Periodontal Disease or “Gum Disease”

Periodontal disease is an infected condition involving the gums and bone surrounding the teeth. The word “perio” means “support”. Hence indicating the condition affecting the hard and soft tissues “supporting the teeth”.

Gingivitis versus periodontal disease:

We all develop a layer of sticky white and yellow substance called “plaque” within minutes of tooth brushing. Throughout the day, this layer tends to get thicker. Routine tooth rushing and flossing keeps this layer to a minimum. When plaque is not removed routinely, a thicker layer called “calculus” starts developing around the teeth, which is harder and “rockier” in nature. Over time, this layer of calculus irritates the gum around the teeth which tends to cause bleeding on brushing – one of the first signs a person notices which usually prompts a visit to the dentist. This is called gingivitis – or “inflamed and bleeding gums”. A cleaning by your dental hygienist takes care of the plaque and calculus, which goes hand-in-hand with hygiene measures at home.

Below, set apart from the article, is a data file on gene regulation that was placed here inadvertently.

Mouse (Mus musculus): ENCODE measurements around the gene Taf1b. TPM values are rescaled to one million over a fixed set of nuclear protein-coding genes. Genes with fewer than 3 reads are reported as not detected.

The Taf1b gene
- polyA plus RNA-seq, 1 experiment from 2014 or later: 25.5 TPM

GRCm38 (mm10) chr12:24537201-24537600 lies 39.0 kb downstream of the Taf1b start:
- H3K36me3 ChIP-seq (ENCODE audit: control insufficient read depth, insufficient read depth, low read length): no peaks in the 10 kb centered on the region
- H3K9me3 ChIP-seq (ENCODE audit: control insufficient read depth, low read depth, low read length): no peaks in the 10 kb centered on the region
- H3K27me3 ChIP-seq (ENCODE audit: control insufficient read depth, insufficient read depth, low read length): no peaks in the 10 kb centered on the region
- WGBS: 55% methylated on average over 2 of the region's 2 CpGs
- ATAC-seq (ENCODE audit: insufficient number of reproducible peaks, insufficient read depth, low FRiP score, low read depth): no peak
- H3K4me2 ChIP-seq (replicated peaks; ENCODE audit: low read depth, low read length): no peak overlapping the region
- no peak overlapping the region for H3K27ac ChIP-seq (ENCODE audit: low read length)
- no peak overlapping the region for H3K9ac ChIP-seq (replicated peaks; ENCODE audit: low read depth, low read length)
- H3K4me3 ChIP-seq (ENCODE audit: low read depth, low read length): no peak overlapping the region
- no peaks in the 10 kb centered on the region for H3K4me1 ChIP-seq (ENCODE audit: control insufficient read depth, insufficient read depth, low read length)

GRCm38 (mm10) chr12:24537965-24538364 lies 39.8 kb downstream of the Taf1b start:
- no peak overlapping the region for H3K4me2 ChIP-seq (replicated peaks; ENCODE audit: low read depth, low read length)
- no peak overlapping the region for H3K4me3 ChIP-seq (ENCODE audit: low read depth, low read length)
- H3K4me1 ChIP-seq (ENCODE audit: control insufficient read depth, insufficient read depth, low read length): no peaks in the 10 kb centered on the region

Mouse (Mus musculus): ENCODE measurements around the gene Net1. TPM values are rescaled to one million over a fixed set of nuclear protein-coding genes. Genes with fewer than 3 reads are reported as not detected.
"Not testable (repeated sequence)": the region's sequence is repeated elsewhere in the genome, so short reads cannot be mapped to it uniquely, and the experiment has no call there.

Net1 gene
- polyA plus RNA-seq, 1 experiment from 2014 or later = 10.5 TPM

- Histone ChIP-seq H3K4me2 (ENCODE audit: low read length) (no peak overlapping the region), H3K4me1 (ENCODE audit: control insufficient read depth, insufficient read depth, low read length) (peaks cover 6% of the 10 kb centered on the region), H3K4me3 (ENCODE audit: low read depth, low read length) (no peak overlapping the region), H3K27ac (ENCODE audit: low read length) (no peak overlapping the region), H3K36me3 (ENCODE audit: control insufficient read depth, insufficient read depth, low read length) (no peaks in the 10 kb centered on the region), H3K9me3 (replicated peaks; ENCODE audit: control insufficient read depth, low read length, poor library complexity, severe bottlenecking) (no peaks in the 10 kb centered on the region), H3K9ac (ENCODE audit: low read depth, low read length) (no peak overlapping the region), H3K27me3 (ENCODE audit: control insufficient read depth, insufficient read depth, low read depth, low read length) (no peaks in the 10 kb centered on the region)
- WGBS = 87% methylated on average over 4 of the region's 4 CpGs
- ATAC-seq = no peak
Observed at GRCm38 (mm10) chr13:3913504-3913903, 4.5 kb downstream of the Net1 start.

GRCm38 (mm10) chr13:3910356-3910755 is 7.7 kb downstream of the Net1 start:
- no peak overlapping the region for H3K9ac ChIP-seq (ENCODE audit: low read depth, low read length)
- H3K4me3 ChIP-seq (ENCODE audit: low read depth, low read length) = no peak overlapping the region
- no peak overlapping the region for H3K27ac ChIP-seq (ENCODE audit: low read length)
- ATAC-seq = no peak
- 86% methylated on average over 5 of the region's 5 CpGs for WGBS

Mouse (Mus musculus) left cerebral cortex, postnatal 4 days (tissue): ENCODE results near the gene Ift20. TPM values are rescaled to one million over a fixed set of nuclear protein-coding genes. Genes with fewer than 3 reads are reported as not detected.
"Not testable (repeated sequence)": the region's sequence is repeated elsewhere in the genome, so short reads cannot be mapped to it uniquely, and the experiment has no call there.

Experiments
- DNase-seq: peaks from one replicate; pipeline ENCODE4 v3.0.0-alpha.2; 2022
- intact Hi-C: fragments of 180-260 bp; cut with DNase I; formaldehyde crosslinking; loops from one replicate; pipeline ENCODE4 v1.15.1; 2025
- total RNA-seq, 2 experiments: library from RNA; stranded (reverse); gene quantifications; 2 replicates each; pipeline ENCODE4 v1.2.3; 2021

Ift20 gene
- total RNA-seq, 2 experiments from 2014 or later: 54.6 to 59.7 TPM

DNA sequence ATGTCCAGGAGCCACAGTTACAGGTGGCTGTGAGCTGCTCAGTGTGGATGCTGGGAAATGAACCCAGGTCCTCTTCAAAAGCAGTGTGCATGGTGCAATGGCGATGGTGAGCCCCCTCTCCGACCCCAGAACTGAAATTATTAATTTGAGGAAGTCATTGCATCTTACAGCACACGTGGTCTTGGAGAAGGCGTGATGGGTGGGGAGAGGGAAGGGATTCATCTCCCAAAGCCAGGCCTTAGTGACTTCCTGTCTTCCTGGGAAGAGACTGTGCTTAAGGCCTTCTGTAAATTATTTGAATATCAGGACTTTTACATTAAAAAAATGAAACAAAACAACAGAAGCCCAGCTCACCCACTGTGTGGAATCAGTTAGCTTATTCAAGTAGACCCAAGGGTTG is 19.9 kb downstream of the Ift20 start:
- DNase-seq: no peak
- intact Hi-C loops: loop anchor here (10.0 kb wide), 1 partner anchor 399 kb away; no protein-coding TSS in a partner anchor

The biggest difference between gingivitis and periodontal disease is that – along with bleeding gums, there is associated loss of bone surrounding the teeth involved. There can also be mobility of the involved teeth. Unchecked periodontal disease leads to loss of teeth, bad breath and other health issues – most importantly affecting the heart. Gingivitis is essentially the first stage of periodontal disease. Gingivitis is quickly reversible with professional cleaning and at-home care. Periodontal disease on the other hand can be “stabilized” but lost bone does not grow back.

Periodontal disease has a strong correlation to heart disease. Especially in patients with underlying heart conditions. Bacteria from inflamed gums can cause stroke and infections within the heart and arteries. To maintain healthy periodontal tissues, it is essential to keep up with routine cleanings and examinations, as well as appropriate home care measures. Your dentists and dental hygienists at Advanced Dental Care may even recommend taking anti-microbial mouthwashes to help manage the periodontal condition better.